How to deal with long days in front of your computer
For most office workers, it is not unusual to be stuck at a desk for 7 to 8 hours a day: it’s part of everyday life. However, “everyday life” may not be particularly good for you: sitting at a computer all day leads to backache (due to poor posture), eye strain, and more. It doesn’t need to be this way, though. If you’re one of these people, here are some simple steps to combat the ill effects of being sedentary.
- Correct posture: Sit properly: your back should be straight, your shoulders back, and the top of your monitor should be level with your eyes. If you need to move your head up or down, then you need to adjust the height of your screen. Try and type with your wrists off the table, keyboard or mouse mat. Keep your legs bent at the knees so that your knees are level with or only slightly higher than your hips. Feet should be flat on the floor or on a footrest of some kind.
- Easy stretching exercises:
- Neck: to stretch your neck, first slowly flex your head forward and backward, then from side to side, and finally turn your head right and left a few times. This can be done at virtually any moment to lessen tension and strain. Never roll your head around your neck––this can damage neck joints.
- Shoulders: to relieve tension in your shoulders, roll your shoulders forward around 10 times, then backward.
- Arms and shoulders: brace your hands on the edge your desk, each about a shoulder width away from your body. Twist your hands in so they point toward your body and lean forward, hunching your shoulders. Take this a step further and push your shoulders and elbows closer to the desk.
- Wrists: roll your wrists frequently if your hands feel stiff, 10 times clockwise then 10 times anticlockwise.
- Taking breaks: stand up regularly and move around to stimulate blood circulation in your arms and legs, which will keep them from getting too tired. Walk to the water distributor; take a short walk outside, and/or use the stairs instead of the elevator. Aside from gently working out your legs and heart, the fresh air and the break will help you relax.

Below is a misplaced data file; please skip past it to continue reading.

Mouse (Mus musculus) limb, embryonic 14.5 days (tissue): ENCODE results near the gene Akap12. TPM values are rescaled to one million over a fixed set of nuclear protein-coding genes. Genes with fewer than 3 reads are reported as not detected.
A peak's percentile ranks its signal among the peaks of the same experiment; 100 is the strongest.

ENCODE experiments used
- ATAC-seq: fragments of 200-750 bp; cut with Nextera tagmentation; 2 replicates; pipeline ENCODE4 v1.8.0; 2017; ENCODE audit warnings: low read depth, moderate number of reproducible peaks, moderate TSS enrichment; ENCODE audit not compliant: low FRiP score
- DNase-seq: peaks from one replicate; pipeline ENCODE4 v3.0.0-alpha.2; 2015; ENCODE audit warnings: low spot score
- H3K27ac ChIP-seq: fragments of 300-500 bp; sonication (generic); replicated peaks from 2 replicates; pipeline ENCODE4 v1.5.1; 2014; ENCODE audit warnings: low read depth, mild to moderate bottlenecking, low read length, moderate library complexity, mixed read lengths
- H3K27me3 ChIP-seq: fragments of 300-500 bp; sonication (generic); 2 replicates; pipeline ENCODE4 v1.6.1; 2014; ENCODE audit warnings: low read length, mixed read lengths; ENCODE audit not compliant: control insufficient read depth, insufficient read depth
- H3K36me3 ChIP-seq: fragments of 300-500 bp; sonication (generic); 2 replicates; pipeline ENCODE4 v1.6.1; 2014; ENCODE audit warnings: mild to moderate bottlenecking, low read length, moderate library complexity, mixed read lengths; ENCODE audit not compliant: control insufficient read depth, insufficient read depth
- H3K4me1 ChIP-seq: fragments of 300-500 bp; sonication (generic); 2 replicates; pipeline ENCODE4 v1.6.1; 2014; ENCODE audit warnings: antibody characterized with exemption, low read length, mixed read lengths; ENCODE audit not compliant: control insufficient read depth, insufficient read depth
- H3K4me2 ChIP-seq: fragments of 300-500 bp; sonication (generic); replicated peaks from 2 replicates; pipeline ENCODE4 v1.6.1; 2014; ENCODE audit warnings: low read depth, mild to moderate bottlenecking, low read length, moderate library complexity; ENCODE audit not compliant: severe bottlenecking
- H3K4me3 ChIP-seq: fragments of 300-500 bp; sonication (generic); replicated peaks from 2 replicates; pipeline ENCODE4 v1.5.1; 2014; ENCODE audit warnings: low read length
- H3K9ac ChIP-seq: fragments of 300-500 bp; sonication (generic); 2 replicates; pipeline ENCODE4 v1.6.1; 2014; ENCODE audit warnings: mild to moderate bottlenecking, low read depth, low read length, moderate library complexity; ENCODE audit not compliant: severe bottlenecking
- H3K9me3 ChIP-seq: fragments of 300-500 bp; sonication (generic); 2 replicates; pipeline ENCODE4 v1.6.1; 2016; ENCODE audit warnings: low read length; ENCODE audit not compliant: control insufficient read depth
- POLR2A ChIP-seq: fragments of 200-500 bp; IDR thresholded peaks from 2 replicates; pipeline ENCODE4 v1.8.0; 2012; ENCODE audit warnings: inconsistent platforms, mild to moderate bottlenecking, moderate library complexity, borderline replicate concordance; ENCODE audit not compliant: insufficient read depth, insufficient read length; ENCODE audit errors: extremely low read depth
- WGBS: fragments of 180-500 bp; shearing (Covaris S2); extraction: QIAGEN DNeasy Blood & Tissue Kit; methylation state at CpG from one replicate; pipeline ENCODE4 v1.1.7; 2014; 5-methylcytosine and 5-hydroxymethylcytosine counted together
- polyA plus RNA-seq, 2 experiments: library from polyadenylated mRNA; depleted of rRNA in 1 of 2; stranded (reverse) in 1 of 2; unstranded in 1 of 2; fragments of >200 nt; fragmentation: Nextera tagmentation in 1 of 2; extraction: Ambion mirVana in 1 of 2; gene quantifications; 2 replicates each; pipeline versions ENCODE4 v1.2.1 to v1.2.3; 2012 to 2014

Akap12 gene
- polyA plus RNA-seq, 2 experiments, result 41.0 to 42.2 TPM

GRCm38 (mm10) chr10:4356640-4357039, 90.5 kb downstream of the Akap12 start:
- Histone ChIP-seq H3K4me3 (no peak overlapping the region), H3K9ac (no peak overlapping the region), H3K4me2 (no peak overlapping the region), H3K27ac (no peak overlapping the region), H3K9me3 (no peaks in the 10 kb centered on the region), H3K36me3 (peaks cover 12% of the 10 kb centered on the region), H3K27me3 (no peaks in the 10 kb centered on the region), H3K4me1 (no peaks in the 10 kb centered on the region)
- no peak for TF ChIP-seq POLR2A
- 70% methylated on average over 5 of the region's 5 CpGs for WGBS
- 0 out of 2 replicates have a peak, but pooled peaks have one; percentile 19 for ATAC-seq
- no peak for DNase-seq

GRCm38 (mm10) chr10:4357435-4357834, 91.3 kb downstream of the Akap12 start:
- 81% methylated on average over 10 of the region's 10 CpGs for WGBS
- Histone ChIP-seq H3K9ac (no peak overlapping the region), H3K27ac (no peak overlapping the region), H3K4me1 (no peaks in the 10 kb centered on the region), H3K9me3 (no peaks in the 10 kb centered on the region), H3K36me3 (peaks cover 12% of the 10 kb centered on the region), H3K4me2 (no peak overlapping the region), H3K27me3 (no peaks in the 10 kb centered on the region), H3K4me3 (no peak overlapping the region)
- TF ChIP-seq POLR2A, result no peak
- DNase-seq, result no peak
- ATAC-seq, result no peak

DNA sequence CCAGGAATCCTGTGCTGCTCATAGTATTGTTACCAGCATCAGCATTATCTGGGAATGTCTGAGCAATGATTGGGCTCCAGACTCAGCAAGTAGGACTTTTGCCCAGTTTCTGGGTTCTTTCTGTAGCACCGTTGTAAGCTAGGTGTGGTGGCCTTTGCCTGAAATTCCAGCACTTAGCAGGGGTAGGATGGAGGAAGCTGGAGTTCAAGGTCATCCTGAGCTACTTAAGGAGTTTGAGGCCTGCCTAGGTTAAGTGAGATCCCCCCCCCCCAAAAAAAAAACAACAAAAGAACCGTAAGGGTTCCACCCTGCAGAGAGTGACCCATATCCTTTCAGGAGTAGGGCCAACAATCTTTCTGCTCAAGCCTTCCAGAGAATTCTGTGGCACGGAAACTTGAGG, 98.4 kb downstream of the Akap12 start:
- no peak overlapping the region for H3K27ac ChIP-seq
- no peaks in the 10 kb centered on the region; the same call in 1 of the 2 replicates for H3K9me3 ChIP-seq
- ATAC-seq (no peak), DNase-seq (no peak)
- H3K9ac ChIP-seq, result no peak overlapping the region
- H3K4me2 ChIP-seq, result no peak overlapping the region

Take advantage of downtime when you’re unable to work, for whatever reason. Get up and take a short walk. If you have the space and privacy, maybe try a few push-ups or sit-ups. Enough to feel your muscles work, but not enough to break a sweat; the office isn’t really the place.
- Other good habits:
- Take a few deep breaths: to work your abdominal muscles, hold your breath for a few seconds when breathing in, then release when exhaling. If possible, get some fresh air from outside, as mentioned previously.
- Drink throughout the day: if you do this regularly, you will begin to feel more alert. If you have a water distributor, keep a cup or glass next to you, not a water bottle. Why? This will oblige you to get up and walk to the water distributor for a refill, encouraging you to exercise and stretch.
NHS website – Type 2 diabetes : food and keeping active. https://www.nhs.uk/conditions/type-2-diabetes/food-and-keeping-active/
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Last modified date: 7/4/2022